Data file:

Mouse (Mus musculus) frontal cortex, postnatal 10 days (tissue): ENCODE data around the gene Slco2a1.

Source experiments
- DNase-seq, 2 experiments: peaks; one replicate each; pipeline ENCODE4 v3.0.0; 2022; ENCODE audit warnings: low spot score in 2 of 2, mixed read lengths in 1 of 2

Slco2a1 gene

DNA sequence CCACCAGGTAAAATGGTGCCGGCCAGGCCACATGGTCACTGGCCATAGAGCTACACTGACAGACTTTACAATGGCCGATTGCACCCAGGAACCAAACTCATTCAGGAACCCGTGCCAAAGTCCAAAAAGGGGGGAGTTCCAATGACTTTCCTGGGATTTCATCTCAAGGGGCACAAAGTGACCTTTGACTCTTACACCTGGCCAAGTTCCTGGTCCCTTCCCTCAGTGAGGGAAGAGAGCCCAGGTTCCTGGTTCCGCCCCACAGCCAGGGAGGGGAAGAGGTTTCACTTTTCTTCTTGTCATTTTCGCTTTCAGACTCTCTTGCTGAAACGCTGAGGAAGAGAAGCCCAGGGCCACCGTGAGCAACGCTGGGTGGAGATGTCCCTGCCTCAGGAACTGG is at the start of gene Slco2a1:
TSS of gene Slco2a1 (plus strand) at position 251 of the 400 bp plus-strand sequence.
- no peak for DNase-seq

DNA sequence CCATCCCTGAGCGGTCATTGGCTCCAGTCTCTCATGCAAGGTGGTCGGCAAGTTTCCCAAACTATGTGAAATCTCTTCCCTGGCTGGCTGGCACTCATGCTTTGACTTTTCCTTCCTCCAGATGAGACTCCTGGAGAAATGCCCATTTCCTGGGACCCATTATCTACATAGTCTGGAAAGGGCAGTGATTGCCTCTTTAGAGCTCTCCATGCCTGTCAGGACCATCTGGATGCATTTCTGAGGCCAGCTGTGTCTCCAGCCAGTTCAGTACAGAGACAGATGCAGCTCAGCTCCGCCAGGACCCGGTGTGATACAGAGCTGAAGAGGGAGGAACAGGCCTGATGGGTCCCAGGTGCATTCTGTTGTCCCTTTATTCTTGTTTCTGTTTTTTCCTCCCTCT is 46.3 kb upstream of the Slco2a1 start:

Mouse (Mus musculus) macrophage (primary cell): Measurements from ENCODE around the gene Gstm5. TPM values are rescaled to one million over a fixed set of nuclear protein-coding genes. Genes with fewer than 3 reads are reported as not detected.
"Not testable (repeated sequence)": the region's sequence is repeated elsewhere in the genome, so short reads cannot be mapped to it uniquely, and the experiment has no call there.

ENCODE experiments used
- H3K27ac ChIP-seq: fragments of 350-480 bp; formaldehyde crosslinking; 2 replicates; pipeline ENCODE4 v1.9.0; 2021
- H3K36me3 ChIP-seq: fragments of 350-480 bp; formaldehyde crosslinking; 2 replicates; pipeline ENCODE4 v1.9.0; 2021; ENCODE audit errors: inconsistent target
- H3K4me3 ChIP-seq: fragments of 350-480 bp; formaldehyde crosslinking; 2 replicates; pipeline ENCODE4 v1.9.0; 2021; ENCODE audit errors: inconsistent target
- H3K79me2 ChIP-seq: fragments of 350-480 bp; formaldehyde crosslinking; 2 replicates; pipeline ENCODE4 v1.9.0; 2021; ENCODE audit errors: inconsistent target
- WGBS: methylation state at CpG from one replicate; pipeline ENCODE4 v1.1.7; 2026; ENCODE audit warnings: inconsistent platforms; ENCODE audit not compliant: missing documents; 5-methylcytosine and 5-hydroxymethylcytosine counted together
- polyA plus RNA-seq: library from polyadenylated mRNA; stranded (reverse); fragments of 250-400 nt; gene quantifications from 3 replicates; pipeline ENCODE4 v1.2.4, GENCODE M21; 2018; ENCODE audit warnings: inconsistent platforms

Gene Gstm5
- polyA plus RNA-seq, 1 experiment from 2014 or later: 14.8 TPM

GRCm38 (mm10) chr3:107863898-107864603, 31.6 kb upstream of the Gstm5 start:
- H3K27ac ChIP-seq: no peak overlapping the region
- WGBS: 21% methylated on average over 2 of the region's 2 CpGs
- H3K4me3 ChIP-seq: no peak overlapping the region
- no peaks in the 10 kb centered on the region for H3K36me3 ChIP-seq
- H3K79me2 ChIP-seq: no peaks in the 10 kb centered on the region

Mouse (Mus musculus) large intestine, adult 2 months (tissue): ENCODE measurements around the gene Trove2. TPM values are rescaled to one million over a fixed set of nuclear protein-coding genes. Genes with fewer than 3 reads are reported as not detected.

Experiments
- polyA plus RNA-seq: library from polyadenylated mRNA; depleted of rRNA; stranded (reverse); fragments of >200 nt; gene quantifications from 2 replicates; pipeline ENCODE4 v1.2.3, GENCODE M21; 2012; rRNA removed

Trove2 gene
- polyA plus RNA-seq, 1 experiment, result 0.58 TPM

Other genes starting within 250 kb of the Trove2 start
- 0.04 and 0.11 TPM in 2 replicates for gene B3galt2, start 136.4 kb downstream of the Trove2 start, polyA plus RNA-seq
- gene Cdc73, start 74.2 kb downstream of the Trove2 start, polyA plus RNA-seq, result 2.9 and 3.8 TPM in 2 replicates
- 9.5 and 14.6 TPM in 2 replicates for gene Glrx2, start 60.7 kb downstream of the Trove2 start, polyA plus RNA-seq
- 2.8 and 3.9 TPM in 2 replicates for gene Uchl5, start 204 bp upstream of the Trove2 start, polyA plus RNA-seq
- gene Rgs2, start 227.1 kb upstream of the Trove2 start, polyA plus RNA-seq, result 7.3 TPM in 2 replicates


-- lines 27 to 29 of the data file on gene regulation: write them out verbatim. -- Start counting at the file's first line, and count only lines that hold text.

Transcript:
Experiments
- polyA plus RNA-seq: library from polyadenylated mRNA; depleted of rRNA; stranded (reverse); fragments of >200 nt; gene quantifications from 2 replicates; pipeline ENCODE4 v1.2.3, GENCODE M21; 2012; rRNA removed

Trove2 gene